Since 1869, however, the Supreme Court has been composed of nine Justices. In semi-recent history, there’s been one notable attempt to expand the Court — one that will live in infamy, so to speak. Back in 1937, President Franklin Delano Roosevelt (FDR) aimed to expand the Court, which kept shooting down some of his New Deal legislation. More specifically, FDR felt that many of the older Justices were out of touch with the times, so much so that they were colloquially dubbed the “nine old men.”
FDR’s proposal? Add one Justice to the Supreme Court for every 70-year-old Justice residing on the bench. That would’ve resulted in 15 Supreme Court Justices, but even the Democrat-controlled Congress and FDR’s own vice president were against the idea. Since FDR’s infamous defeat, no attempt to expand or reduce the Supreme Court has gathered much steam — until now.
How Likely Is It That We’ll Expand the Supreme Court in 2022?
Politico points out that President Biden has been outspoken about not expanding the court. In 2019, he even went as far as saying, “we’ll live to rue that day [we expand the Court],” arguing that an expansion would lead to constant changes — more expansions, more reductions. In short, it would shake the American people’s faith in the legitimacy of the Supreme Court (and, potentially, the Democratic party). Of course, that’s just one scenario — one that hasn’t happened in the past.
While on the campaign trail, Vice President Kamala Harris showed some support for the idea, saying she’d be “open” to it. However, both Vice President Harris and President Biden have also dodged questions surrounding court-packing and Supreme Court expansion.
More outspoken proponents have tried to gather momentum for the idea. Representative Ocasio-Cortez expanded upon her initial “Expand the Court” tweet, calling out Republicans’ hypocrisy toward appointing new Justices during presidential election years. “Republicans do this because they don’t believe Dems have the stones to play hardball like they do. And for a long time they’ve been correct,” she tweeted. “But do not let them bully the public into thinking their bulldozing is normal, but a response isn’t. There is a legal process for expansion.”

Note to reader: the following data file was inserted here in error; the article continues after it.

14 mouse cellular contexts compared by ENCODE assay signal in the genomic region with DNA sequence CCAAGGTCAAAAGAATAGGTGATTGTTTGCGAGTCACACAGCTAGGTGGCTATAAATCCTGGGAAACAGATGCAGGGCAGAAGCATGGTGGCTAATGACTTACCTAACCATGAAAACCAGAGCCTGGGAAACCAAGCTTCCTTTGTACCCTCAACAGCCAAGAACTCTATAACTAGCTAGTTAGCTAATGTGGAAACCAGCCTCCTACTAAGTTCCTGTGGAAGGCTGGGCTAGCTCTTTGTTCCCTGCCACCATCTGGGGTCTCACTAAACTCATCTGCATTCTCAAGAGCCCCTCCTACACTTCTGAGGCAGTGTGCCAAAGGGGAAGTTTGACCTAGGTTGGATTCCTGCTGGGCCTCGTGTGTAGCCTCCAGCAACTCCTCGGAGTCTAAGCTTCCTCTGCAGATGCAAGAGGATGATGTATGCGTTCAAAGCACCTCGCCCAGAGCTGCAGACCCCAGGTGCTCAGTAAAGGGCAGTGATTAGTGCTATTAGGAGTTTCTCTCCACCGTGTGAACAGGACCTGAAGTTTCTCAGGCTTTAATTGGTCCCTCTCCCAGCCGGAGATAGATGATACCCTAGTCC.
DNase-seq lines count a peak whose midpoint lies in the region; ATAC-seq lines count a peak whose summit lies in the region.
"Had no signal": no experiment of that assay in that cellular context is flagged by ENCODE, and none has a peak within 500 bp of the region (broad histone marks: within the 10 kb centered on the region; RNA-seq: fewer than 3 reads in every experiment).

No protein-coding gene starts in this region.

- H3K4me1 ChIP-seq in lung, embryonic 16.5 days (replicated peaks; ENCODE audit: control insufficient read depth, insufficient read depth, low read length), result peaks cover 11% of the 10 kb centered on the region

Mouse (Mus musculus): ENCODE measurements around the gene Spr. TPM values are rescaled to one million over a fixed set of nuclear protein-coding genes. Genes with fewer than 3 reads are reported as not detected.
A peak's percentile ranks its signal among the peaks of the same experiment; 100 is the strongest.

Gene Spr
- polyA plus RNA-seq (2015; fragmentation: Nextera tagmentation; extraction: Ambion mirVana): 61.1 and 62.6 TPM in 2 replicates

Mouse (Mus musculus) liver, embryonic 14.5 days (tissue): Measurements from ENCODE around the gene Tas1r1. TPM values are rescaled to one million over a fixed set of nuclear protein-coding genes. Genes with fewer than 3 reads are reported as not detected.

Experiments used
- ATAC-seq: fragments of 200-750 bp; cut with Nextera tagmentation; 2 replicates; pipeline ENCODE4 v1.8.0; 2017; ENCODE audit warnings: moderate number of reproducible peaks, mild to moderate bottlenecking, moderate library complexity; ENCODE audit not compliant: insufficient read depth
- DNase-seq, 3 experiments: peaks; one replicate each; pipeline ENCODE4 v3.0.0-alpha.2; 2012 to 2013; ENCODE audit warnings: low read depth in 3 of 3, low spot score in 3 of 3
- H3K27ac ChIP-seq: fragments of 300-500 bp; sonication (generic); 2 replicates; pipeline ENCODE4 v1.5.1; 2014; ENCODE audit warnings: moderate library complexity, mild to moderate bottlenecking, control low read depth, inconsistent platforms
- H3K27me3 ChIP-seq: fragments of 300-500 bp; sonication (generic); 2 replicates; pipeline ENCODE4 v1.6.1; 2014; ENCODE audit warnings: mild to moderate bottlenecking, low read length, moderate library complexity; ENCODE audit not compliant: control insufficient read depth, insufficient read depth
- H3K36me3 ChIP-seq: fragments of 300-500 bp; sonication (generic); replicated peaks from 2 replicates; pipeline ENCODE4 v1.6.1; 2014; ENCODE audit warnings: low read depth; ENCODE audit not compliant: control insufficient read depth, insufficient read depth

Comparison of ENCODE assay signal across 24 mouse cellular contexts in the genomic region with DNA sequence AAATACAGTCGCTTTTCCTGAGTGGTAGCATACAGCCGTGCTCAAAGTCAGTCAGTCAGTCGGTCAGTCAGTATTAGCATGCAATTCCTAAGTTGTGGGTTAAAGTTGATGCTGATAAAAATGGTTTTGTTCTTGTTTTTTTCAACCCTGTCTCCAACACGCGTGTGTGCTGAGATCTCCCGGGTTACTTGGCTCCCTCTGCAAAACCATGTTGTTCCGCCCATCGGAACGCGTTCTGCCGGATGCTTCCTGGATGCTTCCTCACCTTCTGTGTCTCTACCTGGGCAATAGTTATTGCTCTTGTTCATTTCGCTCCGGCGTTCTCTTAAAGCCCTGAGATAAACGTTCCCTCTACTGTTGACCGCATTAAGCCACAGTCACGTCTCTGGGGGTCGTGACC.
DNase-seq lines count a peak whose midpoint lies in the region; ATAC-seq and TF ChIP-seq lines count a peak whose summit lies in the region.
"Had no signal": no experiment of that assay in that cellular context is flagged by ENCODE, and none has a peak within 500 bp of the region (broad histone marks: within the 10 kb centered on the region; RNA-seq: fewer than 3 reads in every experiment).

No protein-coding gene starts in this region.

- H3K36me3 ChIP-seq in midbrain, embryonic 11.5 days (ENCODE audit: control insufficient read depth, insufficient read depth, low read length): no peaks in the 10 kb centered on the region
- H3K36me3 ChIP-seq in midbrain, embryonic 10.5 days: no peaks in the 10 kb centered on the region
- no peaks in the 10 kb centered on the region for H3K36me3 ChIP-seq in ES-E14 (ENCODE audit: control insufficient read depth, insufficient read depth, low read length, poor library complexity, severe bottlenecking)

In the face of a 6–3 conservative majority, Americans like Representative Ocasio-Cortez argue that the Supreme Court is out of balance. More than that, the Court may not be reflective of the American people’s concerns and values, harkening back to FDR’s “nine old men” problem.
As we’ve seen in the wake of the Dobbs v. Jackson draft opinion leak, so much lies in the hands of the Court. If the draft opinion remains as-is, the Dobbs decision will, in turn, lead to overturning the landmark decision the Court made in Roe v. Wade. Not only will this lead to abortion bans and restrict healthcare even further, but it could also create a domino effect.
The Roe decision, which hinges on the Constitutional right to privacy, is not dissimilar from other Court-protected rights, ranging from the right to contraception to marriage equality. While President Biden is concerned that expanding the Supreme Court could lead to questions of its legitimacy, undoing decades-old precedents, like Roe, may also undermine the Court’s validity and authority.
All of this to say, an imbalance in the Supreme Court, regardless of said leaning, weakens our democracy. For now, we’ll have to wait and see if any looming decisions lead President Biden and members of Congress to seriously consider a Supreme Court expansion.